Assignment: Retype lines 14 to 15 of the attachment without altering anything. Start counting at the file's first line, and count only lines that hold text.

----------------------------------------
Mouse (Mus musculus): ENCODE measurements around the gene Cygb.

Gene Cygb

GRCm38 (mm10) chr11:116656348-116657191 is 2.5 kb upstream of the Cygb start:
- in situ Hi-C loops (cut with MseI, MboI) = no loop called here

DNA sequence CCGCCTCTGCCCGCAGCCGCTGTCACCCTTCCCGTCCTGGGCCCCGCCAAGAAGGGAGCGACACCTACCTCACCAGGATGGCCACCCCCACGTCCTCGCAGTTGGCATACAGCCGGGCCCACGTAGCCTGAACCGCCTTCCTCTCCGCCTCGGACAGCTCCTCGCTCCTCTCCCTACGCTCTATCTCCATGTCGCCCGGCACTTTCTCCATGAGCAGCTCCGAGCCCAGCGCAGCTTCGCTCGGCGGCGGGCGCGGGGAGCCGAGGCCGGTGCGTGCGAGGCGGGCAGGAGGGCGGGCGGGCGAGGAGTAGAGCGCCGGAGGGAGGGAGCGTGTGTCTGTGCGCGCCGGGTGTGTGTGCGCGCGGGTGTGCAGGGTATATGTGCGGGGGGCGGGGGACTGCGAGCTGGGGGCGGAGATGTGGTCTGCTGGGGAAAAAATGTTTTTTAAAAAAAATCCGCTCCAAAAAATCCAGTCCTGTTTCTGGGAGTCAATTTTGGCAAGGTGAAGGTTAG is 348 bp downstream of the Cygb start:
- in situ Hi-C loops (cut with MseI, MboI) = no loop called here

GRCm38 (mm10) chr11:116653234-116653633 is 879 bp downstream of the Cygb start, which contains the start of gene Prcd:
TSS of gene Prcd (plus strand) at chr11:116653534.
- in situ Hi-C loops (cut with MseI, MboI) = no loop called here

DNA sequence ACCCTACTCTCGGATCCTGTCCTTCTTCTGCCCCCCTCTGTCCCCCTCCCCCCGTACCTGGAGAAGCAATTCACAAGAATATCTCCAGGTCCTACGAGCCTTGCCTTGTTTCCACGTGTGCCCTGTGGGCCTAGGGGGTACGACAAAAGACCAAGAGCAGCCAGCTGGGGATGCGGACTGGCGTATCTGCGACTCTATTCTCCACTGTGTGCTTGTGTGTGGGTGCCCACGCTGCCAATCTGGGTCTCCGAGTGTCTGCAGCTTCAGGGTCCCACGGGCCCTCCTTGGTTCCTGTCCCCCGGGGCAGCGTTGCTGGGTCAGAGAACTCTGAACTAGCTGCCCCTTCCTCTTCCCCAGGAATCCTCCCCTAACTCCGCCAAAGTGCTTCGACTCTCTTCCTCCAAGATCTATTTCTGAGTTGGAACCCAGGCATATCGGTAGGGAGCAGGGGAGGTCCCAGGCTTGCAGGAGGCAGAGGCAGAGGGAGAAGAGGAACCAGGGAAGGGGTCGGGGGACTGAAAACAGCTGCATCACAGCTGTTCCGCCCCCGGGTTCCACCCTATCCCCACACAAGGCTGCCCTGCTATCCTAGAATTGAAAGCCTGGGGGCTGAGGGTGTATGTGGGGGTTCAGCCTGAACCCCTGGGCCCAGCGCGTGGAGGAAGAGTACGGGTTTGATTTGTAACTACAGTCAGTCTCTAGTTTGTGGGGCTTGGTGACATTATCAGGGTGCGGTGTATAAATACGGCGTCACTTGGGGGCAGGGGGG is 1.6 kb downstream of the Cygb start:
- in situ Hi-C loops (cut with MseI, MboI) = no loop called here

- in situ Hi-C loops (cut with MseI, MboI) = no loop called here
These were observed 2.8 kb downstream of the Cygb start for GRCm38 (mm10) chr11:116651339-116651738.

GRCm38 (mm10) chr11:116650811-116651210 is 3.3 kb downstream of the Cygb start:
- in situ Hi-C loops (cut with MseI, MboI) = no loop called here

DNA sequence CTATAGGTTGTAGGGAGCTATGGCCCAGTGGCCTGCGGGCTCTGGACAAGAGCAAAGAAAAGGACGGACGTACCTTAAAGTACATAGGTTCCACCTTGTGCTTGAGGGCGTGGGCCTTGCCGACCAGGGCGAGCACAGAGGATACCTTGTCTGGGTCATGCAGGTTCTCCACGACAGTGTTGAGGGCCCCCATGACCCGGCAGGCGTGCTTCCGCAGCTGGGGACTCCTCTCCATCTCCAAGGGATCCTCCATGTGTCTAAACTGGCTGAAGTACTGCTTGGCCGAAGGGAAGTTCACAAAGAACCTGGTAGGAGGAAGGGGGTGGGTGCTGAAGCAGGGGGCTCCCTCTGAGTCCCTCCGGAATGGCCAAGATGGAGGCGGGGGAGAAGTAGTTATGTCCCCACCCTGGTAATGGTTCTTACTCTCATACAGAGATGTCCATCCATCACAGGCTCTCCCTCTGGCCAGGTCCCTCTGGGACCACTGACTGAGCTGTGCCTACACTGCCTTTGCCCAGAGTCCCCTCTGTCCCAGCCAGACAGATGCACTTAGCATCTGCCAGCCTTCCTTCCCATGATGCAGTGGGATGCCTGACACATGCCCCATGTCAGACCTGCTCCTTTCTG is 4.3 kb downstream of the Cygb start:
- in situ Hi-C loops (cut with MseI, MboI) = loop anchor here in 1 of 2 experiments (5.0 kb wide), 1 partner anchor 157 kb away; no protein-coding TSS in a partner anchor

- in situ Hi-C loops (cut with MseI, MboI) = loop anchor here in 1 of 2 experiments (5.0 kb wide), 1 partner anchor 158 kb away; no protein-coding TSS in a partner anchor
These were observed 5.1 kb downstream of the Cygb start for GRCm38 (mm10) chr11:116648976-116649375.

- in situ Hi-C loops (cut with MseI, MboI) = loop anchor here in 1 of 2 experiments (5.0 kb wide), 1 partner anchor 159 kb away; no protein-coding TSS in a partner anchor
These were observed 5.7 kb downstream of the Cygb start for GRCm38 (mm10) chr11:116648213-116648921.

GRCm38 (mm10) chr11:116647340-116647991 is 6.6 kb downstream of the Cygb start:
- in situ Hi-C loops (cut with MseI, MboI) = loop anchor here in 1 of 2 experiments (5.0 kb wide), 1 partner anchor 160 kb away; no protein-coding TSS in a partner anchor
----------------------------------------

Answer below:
GRCm38 (mm10) chr11:116650811-116651210 is 3.3 kb downstream of the Cygb start:
- in situ Hi-C loops (cut with MseI, MboI) = no loop called here